Juan Marsé did not usually speak of Journey to the South , his lost book , his only travel book, a narrative sociological experiment with the appearance of a chronicle that he intended, like the Campos de Níjar, by Juan Goytisolo (1960), to combat the false idea of Spain that Franco’s propaganda offered.
He did not speak of him, recalls his daughter, Berta Marsé, because he had given up on him. “I didn’t even know it existed myself until it reappeared. She had once spoken of a trip she had made to Andalusia in the 1960s, of the impression she had made of how the Third World had seemed to her.
But not of what she had written ”, she recalls. That that rarity, the vibrant sample of the extent to which Marsé could have also become an excellent chronicler had not fate ruined his plans, has become his testament , closes, in some way, the circle.
“It’s like going back to the beginning the force of my father’s prose is there. He was not able to remember exactly anything, not even the pseudonym he had put, hence the difficulty in finding the manuscript in the archives of Ruedo Spanish publishing house in exile that had commissioned the book from Marsé and never did And when they finally found him, something completely accidental that he no longer had, he was afraid he would have to correct too much ”, says Berta.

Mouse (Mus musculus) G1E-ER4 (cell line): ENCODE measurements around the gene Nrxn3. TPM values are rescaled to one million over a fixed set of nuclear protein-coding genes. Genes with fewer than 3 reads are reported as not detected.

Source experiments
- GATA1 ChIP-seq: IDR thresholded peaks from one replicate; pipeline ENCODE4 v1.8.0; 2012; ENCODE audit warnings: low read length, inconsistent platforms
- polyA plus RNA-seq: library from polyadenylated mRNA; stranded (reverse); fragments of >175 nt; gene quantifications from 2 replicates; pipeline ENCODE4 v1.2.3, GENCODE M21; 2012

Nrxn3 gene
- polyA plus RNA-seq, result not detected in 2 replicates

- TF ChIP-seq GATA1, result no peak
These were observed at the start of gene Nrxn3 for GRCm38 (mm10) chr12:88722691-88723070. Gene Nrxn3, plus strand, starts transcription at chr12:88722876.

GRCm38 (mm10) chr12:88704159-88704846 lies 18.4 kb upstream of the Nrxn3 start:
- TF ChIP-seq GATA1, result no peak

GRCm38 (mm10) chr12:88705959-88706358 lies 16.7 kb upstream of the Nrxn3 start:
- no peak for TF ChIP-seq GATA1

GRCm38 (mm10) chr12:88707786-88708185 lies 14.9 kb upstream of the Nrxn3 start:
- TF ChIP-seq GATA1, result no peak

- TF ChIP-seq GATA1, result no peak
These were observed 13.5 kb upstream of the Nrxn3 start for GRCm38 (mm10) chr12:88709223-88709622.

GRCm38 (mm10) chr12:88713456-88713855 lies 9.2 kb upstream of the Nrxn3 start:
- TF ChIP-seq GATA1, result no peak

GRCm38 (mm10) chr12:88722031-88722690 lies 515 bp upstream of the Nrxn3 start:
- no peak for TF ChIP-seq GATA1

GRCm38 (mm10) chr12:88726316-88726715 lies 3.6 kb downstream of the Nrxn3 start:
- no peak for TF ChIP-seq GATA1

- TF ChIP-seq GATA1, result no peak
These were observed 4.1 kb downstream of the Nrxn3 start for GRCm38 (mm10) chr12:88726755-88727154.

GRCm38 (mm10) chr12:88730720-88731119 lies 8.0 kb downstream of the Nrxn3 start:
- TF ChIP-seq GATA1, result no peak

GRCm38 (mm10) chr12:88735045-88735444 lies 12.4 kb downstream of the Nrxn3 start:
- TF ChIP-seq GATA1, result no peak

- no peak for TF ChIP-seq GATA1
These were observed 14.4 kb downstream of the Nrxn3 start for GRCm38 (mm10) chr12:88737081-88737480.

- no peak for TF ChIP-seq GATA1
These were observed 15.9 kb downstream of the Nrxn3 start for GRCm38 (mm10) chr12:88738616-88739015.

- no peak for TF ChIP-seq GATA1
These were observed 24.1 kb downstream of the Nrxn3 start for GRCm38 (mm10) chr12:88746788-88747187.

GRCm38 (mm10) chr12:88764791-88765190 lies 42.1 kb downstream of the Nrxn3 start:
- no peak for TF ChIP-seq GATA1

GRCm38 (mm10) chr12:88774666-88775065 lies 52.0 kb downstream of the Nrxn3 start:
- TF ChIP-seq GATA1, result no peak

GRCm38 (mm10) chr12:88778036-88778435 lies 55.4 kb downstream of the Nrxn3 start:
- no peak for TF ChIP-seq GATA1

Regarding his reaction to the finding, he says: “At first it made him a tremendous illusion but he was already tired and he was afraid that he was not as well as he should be.”
She lent herself to read it, and was fascinated. “I read it with a pencil in my hand thinking about writing things down, and soon I forgot everything. I couldn’t stop reading.
There was nothing to touch was perfect she remembers book which arrives today in bookstores thanks to Lumen was due to be published in June or July but the pandemic delayed it.